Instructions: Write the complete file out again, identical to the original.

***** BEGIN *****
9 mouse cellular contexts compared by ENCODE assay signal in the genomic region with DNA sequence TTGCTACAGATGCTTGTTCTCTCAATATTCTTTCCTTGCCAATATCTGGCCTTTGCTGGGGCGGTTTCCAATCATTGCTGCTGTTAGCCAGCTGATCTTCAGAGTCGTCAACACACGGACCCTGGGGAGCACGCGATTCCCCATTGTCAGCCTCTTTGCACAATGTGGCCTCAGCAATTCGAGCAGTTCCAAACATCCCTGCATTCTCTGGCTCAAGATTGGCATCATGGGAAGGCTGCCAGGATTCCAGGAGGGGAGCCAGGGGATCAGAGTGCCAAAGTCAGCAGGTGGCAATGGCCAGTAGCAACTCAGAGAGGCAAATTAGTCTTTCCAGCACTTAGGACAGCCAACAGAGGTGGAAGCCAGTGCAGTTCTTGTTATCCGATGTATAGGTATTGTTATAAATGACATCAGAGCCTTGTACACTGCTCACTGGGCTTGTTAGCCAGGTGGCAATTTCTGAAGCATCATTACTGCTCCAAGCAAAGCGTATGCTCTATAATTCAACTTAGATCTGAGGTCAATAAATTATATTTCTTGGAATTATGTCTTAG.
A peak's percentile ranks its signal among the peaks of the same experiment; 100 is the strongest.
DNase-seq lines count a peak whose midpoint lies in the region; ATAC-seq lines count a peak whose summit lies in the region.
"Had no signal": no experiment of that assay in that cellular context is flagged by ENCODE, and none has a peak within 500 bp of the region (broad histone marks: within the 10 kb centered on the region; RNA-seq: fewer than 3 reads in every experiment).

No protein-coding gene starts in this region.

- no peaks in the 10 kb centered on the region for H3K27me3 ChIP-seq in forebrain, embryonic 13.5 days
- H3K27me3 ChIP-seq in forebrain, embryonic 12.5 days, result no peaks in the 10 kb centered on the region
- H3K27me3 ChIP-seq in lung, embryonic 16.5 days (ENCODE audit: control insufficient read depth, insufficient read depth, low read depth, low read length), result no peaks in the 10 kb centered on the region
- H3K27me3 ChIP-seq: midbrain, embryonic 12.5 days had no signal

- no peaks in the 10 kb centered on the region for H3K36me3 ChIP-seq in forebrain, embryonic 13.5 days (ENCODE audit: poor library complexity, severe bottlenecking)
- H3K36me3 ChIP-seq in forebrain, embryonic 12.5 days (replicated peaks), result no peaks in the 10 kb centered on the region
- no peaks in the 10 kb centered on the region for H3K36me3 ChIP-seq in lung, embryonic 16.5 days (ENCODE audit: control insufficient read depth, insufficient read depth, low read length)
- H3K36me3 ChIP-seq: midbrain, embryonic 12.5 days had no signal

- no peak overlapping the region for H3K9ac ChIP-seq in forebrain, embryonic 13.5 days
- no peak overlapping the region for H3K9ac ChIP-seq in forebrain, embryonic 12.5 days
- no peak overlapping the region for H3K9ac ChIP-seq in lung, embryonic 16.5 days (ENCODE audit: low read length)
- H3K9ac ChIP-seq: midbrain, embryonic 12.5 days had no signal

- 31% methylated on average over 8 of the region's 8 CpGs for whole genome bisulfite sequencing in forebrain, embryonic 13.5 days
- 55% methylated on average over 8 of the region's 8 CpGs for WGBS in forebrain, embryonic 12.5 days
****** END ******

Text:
9 mouse cellular contexts compared by ENCODE assay signal in the genomic region with DNA sequence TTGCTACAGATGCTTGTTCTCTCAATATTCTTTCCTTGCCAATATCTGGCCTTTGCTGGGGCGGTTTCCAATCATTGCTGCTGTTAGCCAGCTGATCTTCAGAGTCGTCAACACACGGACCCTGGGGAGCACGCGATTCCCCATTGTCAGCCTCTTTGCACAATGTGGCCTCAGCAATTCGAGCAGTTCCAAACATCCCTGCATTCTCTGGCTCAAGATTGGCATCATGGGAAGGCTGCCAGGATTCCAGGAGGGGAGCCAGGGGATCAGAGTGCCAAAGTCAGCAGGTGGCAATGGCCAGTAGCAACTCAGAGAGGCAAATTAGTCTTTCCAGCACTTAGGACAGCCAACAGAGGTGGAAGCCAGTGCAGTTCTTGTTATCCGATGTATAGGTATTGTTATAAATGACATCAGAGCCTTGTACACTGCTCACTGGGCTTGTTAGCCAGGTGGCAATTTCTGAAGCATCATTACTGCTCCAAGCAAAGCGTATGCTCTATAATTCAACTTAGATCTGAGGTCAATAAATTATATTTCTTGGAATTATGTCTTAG.
A peak's percentile ranks its signal among the peaks of the same experiment; 100 is the strongest.
DNase-seq lines count a peak whose midpoint lies in the region; ATAC-seq lines count a peak whose summit lies in the region.
"Had no signal": no experiment of that assay in that cellular context is flagged by ENCODE, and none has a peak within 500 bp of the region (broad histone marks: within the 10 kb centered on the region; RNA-seq: fewer than 3 reads in every experiment).

No protein-coding gene starts in this region.

- no peaks in the 10 kb centered on the region for H3K27me3 ChIP-seq in forebrain, embryonic 13.5 days
- H3K27me3 ChIP-seq in forebrain, embryonic 12.5 days, result no peaks in the 10 kb centered on the region
- H3K27me3 ChIP-seq in lung, embryonic 16.5 days (ENCODE audit: control insufficient read depth, insufficient read depth, low read depth, low read length), result no peaks in the 10 kb centered on the region
- H3K27me3 ChIP-seq: midbrain, embryonic 12.5 days had no signal

- no peaks in the 10 kb centered on the region for H3K36me3 ChIP-seq in forebrain, embryonic 13.5 days (ENCODE audit: poor library complexity, severe bottlenecking)
- H3K36me3 ChIP-seq in forebrain, embryonic 12.5 days (replicated peaks), result no peaks in the 10 kb centered on the region
- no peaks in the 10 kb centered on the region for H3K36me3 ChIP-seq in lung, embryonic 16.5 days (ENCODE audit: control insufficient read depth, insufficient read depth, low read length)
- H3K36me3 ChIP-seq: midbrain, embryonic 12.5 days had no signal

- no peak overlapping the region for H3K9ac ChIP-seq in forebrain, embryonic 13.5 days
- no peak overlapping the region for H3K9ac ChIP-seq in forebrain, embryonic 12.5 days
- no peak overlapping the region for H3K9ac ChIP-seq in lung, embryonic 16.5 days (ENCODE audit: low read length)
- H3K9ac ChIP-seq: midbrain, embryonic 12.5 days had no signal

- 31% methylated on average over 8 of the region's 8 CpGs for whole genome bisulfite sequencing in forebrain, embryonic 13.5 days
- 55% methylated on average over 8 of the region's 8 CpGs for WGBS in forebrain, embryonic 12.5 days